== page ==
On the top of Büyükerşen's Eskişehir plan and accomplishments as city mayor have been brand new transportation vehicles, urban planning, new drainage system, construction of waste management facilities, clean up of the Porsuk River. “We have been applying them with great success,” he said.

In addition, Büyükerşen transformed Eskişehir into a city of art and culture. The city boasts four theater stages, a symphony orchestra, an opera house, numerous statues and parks, and a youth center called Haller. All of these make Eskişehir a more sophisticated place to live and study. Reflecting the architecture of the Ottoman period, the historical wooden Odunpazarı houses have undergone renovation as well. Located in the city center, and painted different colors they will be used as guesthouses.

“If I get elected again and if I have a positive team that understands my vision better, I will keep on coming up with projects like these,” he said.

Currently, Büyükerşen has been working on a new project to reduce unemployment in Eskişehir. Vocational training will be given to unemployed people by turning their homes into workshops producing crafts. This project is particularly targeted toward women who stay at home.

Applying the Silicon Valley model to Eskişehir to propel it in the area of high technology through public-private partnerships was among Büyükerşen's goals, but he has not been able to realize it, due to political obstacles within the municipal assembly.

When Büyükerşen was re-elected in 2004 as a candidate of the Democratic Left Party (DSP) he faced an Assembly composed mostly of Justice and Development Party (AKP) delegates. “I tried to complete my projects with an overwhelming AKP opposition for four years. With their mentality, I won't be able to implement the Silicon Valley project this semester unfortunately,” said Büyükerşen.

However, what Büyükerşen has not been able to accomplish as mayor, Anadolu University has already put in motion.

Anadolu University's current rector Fevzi Sürmeli said that they have founded an advanced technological research center so that other businesses can get technical help from his university. He also explained that they promoted innovation among their staff and faculty and helped them to form their own businesses while working at the University.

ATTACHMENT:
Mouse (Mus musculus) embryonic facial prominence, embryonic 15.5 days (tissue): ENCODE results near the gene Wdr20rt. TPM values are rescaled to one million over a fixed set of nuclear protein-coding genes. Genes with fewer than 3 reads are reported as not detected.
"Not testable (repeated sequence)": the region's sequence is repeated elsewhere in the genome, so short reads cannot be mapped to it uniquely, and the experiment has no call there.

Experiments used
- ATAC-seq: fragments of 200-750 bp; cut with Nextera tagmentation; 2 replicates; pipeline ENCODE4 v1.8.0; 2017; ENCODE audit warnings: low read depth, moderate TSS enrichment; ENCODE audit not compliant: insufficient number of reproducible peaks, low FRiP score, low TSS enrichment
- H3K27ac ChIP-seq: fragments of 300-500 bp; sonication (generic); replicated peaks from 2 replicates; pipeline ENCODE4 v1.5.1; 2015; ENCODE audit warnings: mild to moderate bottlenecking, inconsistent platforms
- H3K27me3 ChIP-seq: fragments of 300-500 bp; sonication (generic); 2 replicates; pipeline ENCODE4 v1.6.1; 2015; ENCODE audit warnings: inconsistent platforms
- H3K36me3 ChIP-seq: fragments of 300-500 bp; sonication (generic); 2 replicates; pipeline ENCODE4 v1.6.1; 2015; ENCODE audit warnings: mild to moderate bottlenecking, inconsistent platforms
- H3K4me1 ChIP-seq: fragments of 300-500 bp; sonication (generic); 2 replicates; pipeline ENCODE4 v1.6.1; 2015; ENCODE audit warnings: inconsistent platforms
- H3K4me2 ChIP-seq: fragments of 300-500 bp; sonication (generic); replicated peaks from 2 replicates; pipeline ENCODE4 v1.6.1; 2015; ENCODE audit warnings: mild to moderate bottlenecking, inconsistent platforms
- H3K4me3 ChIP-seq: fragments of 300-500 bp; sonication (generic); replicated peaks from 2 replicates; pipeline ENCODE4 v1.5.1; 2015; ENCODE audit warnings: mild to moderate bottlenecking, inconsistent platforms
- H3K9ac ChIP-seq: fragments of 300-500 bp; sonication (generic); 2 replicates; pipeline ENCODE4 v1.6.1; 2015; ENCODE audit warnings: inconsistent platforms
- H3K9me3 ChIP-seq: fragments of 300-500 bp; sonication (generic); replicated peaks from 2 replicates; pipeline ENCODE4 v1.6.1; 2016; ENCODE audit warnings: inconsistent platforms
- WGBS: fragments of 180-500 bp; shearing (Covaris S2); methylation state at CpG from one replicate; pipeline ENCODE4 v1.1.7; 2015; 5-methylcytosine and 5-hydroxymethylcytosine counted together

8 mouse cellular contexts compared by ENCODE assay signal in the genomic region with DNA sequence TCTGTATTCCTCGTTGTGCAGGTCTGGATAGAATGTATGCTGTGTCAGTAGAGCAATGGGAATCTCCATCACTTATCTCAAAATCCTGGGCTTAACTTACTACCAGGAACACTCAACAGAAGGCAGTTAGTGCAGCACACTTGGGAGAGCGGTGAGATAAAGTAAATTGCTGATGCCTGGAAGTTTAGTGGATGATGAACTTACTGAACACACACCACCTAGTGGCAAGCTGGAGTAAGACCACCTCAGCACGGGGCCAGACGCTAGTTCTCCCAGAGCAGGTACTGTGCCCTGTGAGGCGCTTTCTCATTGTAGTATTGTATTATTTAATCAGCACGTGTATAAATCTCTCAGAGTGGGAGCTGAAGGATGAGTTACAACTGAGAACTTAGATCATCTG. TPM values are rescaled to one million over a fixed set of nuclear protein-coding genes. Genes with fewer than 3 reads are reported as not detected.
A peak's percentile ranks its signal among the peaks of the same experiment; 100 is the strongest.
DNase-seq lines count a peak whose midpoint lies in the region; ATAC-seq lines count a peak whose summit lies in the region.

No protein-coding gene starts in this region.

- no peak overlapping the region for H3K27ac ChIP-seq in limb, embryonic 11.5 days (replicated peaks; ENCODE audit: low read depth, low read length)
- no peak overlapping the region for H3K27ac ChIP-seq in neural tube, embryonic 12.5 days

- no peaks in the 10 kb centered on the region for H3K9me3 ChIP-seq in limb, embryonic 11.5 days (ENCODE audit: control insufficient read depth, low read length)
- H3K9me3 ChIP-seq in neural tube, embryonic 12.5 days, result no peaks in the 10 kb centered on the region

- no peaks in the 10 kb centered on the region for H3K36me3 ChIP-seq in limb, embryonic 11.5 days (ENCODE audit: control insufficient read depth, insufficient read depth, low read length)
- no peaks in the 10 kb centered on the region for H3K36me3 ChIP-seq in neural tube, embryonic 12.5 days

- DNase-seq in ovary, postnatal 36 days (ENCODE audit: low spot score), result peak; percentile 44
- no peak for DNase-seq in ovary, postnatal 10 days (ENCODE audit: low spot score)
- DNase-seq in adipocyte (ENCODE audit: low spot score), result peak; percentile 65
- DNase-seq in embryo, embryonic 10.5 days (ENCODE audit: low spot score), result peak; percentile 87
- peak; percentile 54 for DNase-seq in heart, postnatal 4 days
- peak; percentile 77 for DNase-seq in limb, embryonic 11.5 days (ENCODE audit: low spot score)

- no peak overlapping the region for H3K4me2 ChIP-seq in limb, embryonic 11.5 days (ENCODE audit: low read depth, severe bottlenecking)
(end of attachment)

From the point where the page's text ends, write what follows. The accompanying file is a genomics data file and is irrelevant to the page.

“We allowed our colleagues to set up their own companies and to market and sell the products that they developed as a result of research,” Sürmeli told the TDN. “They obtained our full support and founded institutions in the industrial zone of Eskişehir,” he added.

Both the students and the local people of Eskişehir are content with the unique arrangement of the city as they can share social and cultural activities and the presence of the two universities has greatly contributed to the economy of the city.

“Along with the students, faculty and staff, Anadolu University contributes to the economy of Eskişehir with millions of YTL,” said Sürmeli.

The portrait of a natural born politician:

So, what lies ahead for Büyükerşen? He has climbed the ranks, from a college student drawing cartoons, to a short career in journalism, a professor's post, a long career as rector of one of Turkey's largest universities, to his current post as mayor. He admits that he has had numerous proposals to become a full force politician and people tell him that a career in politics will suit him.

“I'm an inventor and I would like to be known as an inventor. I can serve in any position for my country,” he said.